Internalized changes vs. the tug of the leash

10 Feb

Jalan asked me last night before bed how I was feeling about our rituals, now that we’ve had some recovery time from the stresses of the end of 2012. I thought about it and realized that I’ve been comfortable with the level of structure/control/ritual the last few weeks, but that might be in part because I’ve been unusually busy with work obligations, but that as I get more caught up in the mundane world (which I refuse to distinguish as more “real”), I might feel things are a bit too light.

To expand on that, feeling “the tug of the leash” has always been important to me in our relationship. I need to know at a gut level that Jalan has the control. And while there’s no question that her ownership of me shapes my days and nights (I’m writing this while locked in collar, cuffs, and chastity belt), a lot of the rules and structures she’s put in place for me have become thoroughly internalized, to the point where they no longer feel so much like yielding as like this is my life.

By way of example, Jalan commented on Ferns’s (wonderful — you should follow it) blog last night, in part:

When Naga and I first started talking, he explained that after some terrible experiences with previous Dommes, he was wary of fitness regimens or requirements. He wasn’t willing to call it a hard limit, but he clearly had no use for it. As with just about every limit we’ve encountered, that quickly became obsolete. In the nearly 2 years we’ve been doing 24/7 D/s, he’s lost nearly 50 pounds, cooks regularly, eats well, and enjoys going to the gym where he’s more and more confident each week. He’s thrilled about it.

The cooking was originally a requirement that seemed pretty heavy in the particulars. But now I enjoy it and it is such a part of my life I have difficulty thinking back to when I chafed under the rule. In other words, it no longer feels like a tug. The exercise requirements are rapidly progressing through the same transition. These are good changes, but still leaves the internal question.

Jalan, an Arrested Development fan: “Oh, I have to come up with another thing?”

We did talk about some specifics. As an example that both of us often cite, I make her tea before I wake her each morning. Going forward, I’ll start making it “the hard way” — i.e., with loose tea — again: Not just more clean-up, but more of a ritual to the process than K-cups or even tea bags. And it makes better tea, I’m told (I don’t drink the stuff).

I have complete certainty that there will be more. My daily life is already hardly recognizable relative to two years ago, but it’s all been a smooth, organic process, with constant and through communication, leading to internalized changes. I have no idea what the next two years and more will bring, but I’m excited to find out. As Mollena wrote on Fet (login required),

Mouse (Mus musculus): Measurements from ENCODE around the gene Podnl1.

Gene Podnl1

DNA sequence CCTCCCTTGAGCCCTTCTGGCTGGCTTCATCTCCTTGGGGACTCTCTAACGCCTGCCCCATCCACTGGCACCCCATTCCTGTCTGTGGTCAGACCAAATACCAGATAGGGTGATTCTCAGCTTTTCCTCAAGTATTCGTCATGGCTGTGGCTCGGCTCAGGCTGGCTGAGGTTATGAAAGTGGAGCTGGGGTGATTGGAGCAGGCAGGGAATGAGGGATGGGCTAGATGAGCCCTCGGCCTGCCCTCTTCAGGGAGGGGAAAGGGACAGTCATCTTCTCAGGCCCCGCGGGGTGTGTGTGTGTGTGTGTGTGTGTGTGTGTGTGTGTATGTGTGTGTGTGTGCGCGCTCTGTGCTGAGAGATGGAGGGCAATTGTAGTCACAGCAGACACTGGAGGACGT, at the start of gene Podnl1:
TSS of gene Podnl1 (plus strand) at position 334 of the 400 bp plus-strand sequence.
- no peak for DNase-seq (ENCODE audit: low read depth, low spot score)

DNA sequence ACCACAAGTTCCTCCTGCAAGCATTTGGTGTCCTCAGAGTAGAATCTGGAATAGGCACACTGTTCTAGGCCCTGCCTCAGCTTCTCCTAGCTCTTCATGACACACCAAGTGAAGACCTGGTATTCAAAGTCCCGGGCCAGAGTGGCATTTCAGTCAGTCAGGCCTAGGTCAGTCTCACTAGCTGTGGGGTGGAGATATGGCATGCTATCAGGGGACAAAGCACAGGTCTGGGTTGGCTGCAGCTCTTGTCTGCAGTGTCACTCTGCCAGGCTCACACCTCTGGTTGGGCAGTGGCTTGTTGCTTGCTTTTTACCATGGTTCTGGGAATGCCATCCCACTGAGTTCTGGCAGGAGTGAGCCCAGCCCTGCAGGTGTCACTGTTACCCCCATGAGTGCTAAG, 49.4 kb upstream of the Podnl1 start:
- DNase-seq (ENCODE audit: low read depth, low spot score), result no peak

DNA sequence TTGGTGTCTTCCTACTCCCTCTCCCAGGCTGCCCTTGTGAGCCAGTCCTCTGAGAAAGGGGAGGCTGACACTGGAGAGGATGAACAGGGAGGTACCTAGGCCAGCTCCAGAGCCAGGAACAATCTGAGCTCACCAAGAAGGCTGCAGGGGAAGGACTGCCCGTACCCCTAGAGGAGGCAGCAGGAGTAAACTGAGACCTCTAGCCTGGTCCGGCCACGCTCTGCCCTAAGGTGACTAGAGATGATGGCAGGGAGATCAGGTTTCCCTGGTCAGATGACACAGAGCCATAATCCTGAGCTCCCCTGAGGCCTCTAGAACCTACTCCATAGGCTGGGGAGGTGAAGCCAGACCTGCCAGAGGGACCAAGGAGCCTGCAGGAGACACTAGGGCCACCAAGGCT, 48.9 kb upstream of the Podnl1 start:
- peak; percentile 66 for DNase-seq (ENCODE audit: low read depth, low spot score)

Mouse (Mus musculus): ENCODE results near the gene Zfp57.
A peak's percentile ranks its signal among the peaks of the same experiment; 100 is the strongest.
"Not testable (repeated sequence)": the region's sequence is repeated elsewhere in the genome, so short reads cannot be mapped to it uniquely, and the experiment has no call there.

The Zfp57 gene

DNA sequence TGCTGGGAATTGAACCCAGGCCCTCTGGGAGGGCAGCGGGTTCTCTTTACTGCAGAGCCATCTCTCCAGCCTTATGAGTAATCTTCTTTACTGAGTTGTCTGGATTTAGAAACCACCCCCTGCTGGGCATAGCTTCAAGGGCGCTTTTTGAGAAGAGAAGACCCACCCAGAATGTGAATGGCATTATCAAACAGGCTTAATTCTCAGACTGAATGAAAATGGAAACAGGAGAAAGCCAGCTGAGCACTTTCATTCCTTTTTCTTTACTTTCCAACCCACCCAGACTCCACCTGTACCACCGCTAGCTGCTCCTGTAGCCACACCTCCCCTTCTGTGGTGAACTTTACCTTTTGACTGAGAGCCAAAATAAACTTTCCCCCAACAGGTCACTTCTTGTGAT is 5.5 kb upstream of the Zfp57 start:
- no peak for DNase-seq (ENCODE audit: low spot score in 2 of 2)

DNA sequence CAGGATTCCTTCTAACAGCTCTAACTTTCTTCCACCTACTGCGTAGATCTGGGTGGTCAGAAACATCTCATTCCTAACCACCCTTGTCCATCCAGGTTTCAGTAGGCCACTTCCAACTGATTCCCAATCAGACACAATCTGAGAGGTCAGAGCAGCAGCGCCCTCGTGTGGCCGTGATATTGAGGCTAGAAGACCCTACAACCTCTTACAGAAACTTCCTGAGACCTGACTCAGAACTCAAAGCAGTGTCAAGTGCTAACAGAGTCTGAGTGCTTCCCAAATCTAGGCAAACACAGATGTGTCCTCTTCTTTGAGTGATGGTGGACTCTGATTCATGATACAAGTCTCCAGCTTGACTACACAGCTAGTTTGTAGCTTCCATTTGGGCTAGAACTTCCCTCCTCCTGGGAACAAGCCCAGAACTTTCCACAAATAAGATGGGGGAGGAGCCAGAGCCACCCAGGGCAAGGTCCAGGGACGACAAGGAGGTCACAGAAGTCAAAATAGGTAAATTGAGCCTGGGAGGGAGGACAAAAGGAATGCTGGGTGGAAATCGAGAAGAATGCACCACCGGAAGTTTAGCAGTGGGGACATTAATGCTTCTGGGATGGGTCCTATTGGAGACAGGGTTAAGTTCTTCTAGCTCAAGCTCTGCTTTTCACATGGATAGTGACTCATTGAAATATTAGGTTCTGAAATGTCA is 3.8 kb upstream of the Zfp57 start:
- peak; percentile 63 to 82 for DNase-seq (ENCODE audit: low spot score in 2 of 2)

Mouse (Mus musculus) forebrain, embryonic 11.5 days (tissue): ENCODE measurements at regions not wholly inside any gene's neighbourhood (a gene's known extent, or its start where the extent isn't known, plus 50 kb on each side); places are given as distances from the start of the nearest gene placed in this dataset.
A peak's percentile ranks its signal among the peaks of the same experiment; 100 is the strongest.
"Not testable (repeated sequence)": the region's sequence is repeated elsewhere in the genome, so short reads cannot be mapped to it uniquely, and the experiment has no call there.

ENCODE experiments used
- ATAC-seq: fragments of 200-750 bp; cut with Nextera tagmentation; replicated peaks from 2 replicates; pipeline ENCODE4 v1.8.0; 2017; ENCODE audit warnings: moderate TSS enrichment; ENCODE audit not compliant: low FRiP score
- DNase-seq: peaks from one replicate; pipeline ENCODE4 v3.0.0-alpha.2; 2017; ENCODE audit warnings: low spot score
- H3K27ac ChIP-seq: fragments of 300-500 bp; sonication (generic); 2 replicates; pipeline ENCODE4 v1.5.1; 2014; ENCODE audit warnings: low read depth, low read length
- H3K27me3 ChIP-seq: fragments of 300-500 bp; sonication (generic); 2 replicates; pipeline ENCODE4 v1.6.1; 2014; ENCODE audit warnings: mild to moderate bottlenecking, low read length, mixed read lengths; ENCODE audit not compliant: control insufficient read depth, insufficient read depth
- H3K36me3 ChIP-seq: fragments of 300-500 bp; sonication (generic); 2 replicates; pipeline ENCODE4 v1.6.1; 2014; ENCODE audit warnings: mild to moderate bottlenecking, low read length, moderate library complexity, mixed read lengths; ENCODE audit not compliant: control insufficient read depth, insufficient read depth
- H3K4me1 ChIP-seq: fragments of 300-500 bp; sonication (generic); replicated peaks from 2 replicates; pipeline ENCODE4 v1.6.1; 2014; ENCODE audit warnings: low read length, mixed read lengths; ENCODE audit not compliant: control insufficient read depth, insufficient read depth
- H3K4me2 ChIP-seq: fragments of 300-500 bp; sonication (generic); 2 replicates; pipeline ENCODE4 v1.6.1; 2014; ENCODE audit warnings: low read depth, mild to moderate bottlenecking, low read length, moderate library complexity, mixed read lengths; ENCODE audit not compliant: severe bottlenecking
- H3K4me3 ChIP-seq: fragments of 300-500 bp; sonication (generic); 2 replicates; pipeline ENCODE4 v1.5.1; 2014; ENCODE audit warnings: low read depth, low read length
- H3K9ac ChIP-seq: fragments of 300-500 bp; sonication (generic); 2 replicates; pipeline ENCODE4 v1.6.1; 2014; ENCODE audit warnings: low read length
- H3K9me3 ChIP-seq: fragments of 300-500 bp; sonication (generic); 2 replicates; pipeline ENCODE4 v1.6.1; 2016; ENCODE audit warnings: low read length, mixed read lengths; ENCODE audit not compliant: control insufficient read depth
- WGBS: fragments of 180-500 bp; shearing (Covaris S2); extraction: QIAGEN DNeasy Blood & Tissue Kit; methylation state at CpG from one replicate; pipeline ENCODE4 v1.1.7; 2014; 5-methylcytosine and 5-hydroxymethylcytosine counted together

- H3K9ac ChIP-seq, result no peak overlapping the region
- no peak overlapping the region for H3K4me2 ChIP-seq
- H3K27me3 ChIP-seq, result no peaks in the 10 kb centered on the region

So who says you, the dominant, the master, are worthy to change us?

We do.

And I’m good with that. And it’s time to make the tea.


Posted by on February 10, 2013 in D/s


2 responses to “Internalized changes vs. the tug of the leash

  1. Ferns

    February 10, 2013 at 5:48 pm

    *smile* Thank you for the sweet call out!!

    I think Jalan’s question is exactly right: “Oh, I have to come up with another thing?”

    My goal is to have a calm, happy, healthy, functioning relationship that works the way I like it. Once I have that, I expect to cruise. I’m not interested in having to come up with ways to escalate the D/s / BDSM side to keep it exciting. On the other hand, like any relationship, it’s not that hard to slide into complacency (and then boredom) over time.

    There’s a danger in D/s relationships for the submissive to look at the dominant and go ‘Now what?’ as if it’s their job to come up with ‘stuff’ to entertain, amuse, ‘feed’ their submissive. I see this a lot in NEW D/s relationships with the Domme asking ‘what do I do to him now?’ as if it’s her ‘job’ to keep him excited and interested in her and the relationship. Obviously that’s a lot more problematic in the beginning because it sets up the basis of the relationship as ‘The D-type does stuff to the s-type to keep him engaged’ and implies that as soon as she stops, the submissive will get bored and go looking for something more exciting. That’s NOT a relationship!

    There is a balance there (same as in vanilla relationships), and I like your idea of challenging *yourself* to do things better/different for her. I look forward to seeing how it goes.

    (wow, long comment! I have thoughts! Who’d have guessed?!!)


    • nagadikandang

      February 10, 2013 at 8:11 pm


      I agree about the danger. One of the things Jalan and I do well — aside from bragging on how well we do things — is collaborate. Of course, some things are my responsibility and some things, such as the decision-making in many domains, are hers.

      But we’re always communicating and keeping a balance, as you say. To some extent, yes, there is pressure on her to come up with another thing, but it’s countered by my awareness of my own needs and being proactive in meeting them as I can, and asking for (not demanding) intervention when I can’t. And, of course, I’m continually looking for new things to do for her or to improve on. For example, on my own initiative I’ve started shopping for a floor chair, as we both want me to be able to spend time at her feet without *undue* strain.

      We’ve been 24/7 D/s for close to two years, and our first wedding anniversary is next month, and we’ve never had a fight. It’s not because of the D/s, either — she would never squelch my expression of feelings. Culture tells us that not fighting is not supposed to happen, but we both know the value of open and free communication, and we’re partners. Our partnership is asymmetric, but that’s not the same as unequal.


Any and all thoughts welcome

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